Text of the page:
Date published: 
21 July 2020
Media type: 
Transcript
Audience: 
General public

LEIGH SALES:

Dr Nick Coatsworth is the federal Deputy Chief Medical Officer, and he joined me from Canberra.

Dr Coatsworth, thanks very much for being with us. If we can start with masks; why shouldn't New South Wales give itself every chance of avoiding where Victoria's gotten to and mandate mask-wearing in highly populated areas and hot spots right now?

NICK COATSWORTH:

So, Leigh that is a question that we're getting a lot at the moment, and it's got two elements to the response. The first one is; we want Australians to be absolutely clear that their primary mechanism of defence against COVID-19 is distance. Physical distance. Getting themselves tested when they're unwell, and supporting our contact tracers.

The second thing is that mandating mask use, it sounds like a very easy and straightforward policy to implement but, if you mandate something, you have to enforce it. You have to give people fines. You have to ensure that the supply of masks is adequate. And for those reasons, we're encouraging mask use in New South Wales at the moment on public transport, where you can't socially distance, where the community transmission is increasing.

LEIGH SALES:

This situation in Victoria has renewed the elimination-versus-suppression debate. You have people at the elimination end going; Well, that's what they did in New Zealand, and life there's basically back to normal and that's what we should do. What's your take on that?

NICK COATSWORTH:

The elimination-versus-suppression debate is ongoing. The aggressive suppression policy that we have advocated for has led to 6 out of the 8 states and territories being in a state of virtual elimination. But I think we should change the wording now to: no community transmission. This is the situation in 6 out of the 8 of our jurisdictions. That is the target we'll be going for in New South Wales and Victoria once we get the current outbreaks under control again, which we will do. Zero cases of community transmission. But to work for pure elimination would mean hermetically sealing Australia's borders when we've got many millions of cases around the world is not a realistic option.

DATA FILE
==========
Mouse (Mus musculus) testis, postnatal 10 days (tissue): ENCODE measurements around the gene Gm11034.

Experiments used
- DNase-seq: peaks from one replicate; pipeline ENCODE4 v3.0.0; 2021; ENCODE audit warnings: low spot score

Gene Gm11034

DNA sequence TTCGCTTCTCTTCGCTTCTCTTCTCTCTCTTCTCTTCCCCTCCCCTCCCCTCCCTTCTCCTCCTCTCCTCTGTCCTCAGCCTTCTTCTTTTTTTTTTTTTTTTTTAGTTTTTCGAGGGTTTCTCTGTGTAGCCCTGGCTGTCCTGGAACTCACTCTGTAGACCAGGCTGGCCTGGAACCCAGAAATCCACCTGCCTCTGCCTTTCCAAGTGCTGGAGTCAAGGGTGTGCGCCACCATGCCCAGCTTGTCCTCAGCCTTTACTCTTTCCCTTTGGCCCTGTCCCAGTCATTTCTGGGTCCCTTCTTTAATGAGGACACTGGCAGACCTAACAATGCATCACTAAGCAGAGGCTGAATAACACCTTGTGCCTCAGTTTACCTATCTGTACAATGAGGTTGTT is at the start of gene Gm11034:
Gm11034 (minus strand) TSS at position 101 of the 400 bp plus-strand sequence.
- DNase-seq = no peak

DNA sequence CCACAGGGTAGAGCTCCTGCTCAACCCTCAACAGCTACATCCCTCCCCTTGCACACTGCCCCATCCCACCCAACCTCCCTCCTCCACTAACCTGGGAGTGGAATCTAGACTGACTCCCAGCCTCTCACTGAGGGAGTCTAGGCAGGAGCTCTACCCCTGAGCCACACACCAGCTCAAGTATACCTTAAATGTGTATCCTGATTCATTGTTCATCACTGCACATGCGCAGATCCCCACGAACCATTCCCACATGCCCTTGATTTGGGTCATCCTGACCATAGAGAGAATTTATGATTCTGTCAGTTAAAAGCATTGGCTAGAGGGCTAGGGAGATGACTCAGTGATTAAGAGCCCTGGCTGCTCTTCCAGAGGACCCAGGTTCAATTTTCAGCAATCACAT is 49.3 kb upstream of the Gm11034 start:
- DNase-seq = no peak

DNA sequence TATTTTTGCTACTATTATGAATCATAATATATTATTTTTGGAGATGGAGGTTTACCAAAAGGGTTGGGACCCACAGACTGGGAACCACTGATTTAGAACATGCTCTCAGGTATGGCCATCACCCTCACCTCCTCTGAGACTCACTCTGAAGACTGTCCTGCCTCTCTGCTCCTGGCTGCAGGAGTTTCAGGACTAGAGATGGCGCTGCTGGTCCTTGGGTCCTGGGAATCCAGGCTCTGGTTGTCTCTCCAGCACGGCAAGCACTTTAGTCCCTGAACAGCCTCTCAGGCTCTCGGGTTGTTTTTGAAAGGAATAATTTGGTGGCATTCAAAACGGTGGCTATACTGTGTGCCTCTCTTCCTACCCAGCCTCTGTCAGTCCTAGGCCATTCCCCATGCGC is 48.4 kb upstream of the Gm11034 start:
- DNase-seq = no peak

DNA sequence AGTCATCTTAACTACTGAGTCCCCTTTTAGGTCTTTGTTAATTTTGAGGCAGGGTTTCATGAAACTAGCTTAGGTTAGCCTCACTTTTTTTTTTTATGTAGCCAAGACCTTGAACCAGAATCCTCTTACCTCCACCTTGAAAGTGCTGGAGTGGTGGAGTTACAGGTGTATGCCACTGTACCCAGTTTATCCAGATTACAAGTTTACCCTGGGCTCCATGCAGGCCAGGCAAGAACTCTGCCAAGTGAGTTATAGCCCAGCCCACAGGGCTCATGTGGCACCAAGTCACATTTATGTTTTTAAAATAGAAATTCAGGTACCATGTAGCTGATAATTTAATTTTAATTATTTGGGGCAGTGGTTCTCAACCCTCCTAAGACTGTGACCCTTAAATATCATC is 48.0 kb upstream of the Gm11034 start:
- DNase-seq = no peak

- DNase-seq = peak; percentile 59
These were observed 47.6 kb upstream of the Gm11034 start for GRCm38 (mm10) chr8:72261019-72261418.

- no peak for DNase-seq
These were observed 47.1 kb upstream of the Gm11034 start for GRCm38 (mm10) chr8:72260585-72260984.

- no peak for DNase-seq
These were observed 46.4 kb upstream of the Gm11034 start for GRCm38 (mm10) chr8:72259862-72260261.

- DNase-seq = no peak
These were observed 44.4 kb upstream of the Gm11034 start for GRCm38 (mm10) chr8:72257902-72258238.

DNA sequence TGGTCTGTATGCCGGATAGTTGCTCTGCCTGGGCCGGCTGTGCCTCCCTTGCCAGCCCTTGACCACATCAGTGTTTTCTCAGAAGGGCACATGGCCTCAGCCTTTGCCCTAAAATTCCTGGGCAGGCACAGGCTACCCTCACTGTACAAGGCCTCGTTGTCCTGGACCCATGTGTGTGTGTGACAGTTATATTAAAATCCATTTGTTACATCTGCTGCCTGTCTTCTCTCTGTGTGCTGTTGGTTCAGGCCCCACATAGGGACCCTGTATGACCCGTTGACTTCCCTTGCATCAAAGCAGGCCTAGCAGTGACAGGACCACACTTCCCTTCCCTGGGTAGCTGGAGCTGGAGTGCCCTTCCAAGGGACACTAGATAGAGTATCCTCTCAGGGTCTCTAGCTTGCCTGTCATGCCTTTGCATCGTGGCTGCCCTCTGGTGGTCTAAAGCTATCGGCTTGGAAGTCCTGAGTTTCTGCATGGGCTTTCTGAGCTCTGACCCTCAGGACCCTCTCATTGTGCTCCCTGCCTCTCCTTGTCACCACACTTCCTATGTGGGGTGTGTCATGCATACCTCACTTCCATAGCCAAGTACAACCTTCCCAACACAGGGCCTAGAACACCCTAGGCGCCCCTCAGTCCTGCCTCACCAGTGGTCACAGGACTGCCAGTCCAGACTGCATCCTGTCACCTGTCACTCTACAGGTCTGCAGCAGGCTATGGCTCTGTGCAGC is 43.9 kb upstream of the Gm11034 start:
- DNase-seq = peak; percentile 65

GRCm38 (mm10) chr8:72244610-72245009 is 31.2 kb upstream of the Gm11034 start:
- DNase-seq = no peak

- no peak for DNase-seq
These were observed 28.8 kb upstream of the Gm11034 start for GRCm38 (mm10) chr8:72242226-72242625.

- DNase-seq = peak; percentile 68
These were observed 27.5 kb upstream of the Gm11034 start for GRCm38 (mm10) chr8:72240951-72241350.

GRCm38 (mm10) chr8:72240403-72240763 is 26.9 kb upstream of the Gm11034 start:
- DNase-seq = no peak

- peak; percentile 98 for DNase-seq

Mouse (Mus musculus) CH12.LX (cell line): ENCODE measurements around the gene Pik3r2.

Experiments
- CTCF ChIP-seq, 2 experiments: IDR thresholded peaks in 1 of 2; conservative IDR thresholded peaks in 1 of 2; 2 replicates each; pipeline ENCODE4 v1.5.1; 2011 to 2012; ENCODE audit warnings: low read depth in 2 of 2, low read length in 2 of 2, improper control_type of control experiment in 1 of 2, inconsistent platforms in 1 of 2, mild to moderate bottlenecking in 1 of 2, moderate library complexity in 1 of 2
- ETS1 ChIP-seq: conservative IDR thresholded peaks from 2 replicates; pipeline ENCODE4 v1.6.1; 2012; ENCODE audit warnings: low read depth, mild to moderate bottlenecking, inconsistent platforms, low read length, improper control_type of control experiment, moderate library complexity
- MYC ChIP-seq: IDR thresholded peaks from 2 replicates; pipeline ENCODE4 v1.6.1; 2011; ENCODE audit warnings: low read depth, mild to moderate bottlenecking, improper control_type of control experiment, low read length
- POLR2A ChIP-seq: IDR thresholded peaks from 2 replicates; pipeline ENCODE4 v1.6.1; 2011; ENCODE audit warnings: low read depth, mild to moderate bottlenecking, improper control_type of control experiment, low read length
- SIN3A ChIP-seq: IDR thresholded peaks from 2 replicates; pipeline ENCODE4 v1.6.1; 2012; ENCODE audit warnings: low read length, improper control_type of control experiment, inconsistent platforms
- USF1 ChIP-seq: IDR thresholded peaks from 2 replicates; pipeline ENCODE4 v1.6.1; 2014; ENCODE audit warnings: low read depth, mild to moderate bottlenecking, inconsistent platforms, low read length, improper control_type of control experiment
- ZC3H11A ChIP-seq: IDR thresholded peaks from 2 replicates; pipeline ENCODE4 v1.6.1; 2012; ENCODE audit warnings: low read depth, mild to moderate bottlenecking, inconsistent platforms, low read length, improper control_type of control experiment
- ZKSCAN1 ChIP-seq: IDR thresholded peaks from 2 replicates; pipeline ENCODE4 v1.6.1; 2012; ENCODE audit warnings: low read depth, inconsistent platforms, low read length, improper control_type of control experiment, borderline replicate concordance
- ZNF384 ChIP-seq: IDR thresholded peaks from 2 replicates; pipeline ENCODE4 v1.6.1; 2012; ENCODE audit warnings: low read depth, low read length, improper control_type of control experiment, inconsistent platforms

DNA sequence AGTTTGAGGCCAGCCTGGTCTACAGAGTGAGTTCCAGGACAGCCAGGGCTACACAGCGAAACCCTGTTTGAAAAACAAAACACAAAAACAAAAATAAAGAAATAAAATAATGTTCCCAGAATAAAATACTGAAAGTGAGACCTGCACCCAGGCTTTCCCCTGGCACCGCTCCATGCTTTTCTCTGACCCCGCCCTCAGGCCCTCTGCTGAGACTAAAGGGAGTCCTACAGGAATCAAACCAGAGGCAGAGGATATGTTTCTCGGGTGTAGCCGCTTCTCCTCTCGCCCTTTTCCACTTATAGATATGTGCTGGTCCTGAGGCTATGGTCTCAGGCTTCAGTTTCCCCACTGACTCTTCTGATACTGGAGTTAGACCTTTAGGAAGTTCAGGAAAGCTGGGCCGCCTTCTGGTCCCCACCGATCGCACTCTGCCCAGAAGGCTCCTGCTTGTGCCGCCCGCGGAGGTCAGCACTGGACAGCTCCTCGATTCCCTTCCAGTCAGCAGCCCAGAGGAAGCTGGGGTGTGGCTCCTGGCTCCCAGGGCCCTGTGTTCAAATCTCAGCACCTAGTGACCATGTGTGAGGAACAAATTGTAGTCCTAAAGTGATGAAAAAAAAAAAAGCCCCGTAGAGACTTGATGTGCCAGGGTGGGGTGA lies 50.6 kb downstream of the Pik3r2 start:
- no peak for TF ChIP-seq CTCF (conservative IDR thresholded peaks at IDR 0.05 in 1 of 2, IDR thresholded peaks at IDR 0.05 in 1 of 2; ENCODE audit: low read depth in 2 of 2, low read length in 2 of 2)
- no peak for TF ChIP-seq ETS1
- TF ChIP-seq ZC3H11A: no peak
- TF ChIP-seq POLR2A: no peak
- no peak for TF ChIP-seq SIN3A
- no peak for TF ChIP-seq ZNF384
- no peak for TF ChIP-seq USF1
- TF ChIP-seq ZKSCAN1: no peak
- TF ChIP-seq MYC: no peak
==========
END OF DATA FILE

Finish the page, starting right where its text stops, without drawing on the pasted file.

LEIGH SALES:

It's not clear exactly what went wrong in Victoria. There are unanswered questions that the Premier keeps referring to the judicial inquiry. Do you feel, from your position, like you understand what actually went wrong in Victoria?

NICK COATSWORTH:

I think the first thing to say is that, in a public health emergency, in a pandemic, understanding is critical. So every piece of additional information we get - whether it's about breaches in hotel quarantine, whether it's about transmission within our culturally and linguistically diverse Australians' households, or people who are from lower socioeconomic strata and have to go to work at all costs, there are a multitude of reasons why this has happened. But timely understanding is critical. So, we have to get the judicial review done, we have to understand exactly what happened to put the outbreak in Victoria as it is at the moment, and essentially we need to do that so it doesn't happen again.

LEIGH SALES:

But the information's really important right now. I don't think the public does understand why, for example, the hotel quarantine was outsourced to private companies, how it actually got out of control, there wasn't enough supervision? We are being told to wait for the results of the public inquiry but I'm just asking, at your level, do you feel that you understand what went on? Because that's pertinent right now.

NICK COATSWORTH:

I think, at our level - I mean, obviously, Leigh, we do when there's a judicial inquiry need to wait for the results of that, so we can't speak to things in a great deal of detail, but what we do understand is that community transmission was almost, if not completely, eliminated in Victoria at the time when this second peak, this second wave, started. That is what we understand. And then to get to the bottom of why it started, that's where we have to understand whether it was purely hotel quarantine or whether there may have been some undetected chains of community transmission going on. They're the two choices, I think. They're the two possibilities. It may be simply hotel quarantine. It may be a combination of both. But the unanswered questions will be taken care of by the judicial review regarding hotel quarantine.

LEIGH SALES:

Dr Coatsworth, thanks for your time today.

NICK COATSWORTH:

Thank you, Leigh.

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